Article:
Information discussed in the interview: childhood, early education, attendance at Appalachian State University, the dormitories, social events and habits, daily life, weather, relationships, sports, class life, jobs held while at school, the library, and life after graduation.

Barbara Watkins Daye first came to Appalachian from her hometown of Forest City, North Carolina in 1955 and stayed until she completed her master’s degree in 1961. Barbara worked as a physical educator at Brevard College before returning to Appalachian and working her way up to becoming the Dean of Students. She married another Appalachian State alumnus and raised her daughter as she worked full time. Barbara retired in 2002 and has been enjoying giving back to Appalachian through the Watkins Daye Endowment Fund, the Sergeant Major Peter Lynch Scholarship, and three others eligible through the student employment programs.

Information discussed in the interview: childhood, early education, attendance at Appalachian State University, the dormitories, social events and habits, daily life, weather, relationships, sports, class life, jobs held while at school, the library, and life after graduation.

Richard Howe attended Appalachian State Teachers College from 1957-1961 graduating with his B.S. in History and Physical Education. He earned his M.A. in American History and Higher Education in 1962 and spent time at multiple schools before earning his Ph.D. in History and Higher Education in 1972. Dr. Howe played basketball for Appalachian State during his undergraduate years and received a place in the Appalachian Athletics Hall of Fame in 1985. He currently serves as a professor in the Department of Leadership and Educational Studies.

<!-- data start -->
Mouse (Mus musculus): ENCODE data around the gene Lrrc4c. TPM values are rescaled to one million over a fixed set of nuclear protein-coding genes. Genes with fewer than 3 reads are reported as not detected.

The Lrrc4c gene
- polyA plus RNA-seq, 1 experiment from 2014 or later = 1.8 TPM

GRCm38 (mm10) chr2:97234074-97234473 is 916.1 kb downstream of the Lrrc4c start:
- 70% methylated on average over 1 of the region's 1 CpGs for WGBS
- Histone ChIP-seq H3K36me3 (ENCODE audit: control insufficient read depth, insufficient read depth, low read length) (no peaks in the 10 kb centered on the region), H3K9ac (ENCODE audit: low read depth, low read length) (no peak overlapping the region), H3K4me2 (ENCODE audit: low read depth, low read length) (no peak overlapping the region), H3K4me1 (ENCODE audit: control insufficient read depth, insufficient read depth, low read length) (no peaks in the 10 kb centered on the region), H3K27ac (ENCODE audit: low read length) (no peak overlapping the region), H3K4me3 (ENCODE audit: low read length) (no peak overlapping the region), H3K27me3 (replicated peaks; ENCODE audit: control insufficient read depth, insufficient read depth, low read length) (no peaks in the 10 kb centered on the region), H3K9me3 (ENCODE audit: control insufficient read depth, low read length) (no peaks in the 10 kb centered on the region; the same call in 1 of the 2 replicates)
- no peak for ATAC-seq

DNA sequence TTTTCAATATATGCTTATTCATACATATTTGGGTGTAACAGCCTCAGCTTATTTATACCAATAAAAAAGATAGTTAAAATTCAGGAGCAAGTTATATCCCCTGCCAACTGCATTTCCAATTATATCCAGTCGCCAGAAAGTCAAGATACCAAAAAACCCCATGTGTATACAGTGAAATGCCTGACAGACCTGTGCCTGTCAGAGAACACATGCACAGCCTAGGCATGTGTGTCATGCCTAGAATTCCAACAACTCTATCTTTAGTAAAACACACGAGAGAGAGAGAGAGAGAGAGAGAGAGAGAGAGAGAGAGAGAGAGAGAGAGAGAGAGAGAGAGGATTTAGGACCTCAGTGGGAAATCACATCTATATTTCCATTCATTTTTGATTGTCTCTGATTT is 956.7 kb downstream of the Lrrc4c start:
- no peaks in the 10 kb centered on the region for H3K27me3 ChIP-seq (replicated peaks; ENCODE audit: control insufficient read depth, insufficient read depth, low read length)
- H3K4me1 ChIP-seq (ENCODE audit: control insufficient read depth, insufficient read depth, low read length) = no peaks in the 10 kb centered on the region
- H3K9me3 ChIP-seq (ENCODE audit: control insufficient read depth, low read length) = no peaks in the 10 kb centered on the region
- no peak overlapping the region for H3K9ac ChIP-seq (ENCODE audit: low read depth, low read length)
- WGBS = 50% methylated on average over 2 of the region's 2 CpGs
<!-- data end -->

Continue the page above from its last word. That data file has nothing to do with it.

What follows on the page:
Information discussed in the interview: childhood, early education, attendance at Appalachian State University, the dormitories, social events and habits, daily life, weather, relationships, sports, class life, jobs held while at school, the library, and life after graduation.

Jim Cottrell attended Appalachian State University from 1964 until 1968. He received a bachelor’s degree in Business and Economics and then a master’s degree in Junior College Education. Jim is a Boone native who was born in Founder’s Hall and grew up running the old Appalachian bookstore with his father. Jim was a member of the golf team throughout his entire undergraduate career and after he graduated Jim started the French-Swiss Ski College. In 2000, Jim was awarded the Distinguished Alumni Award.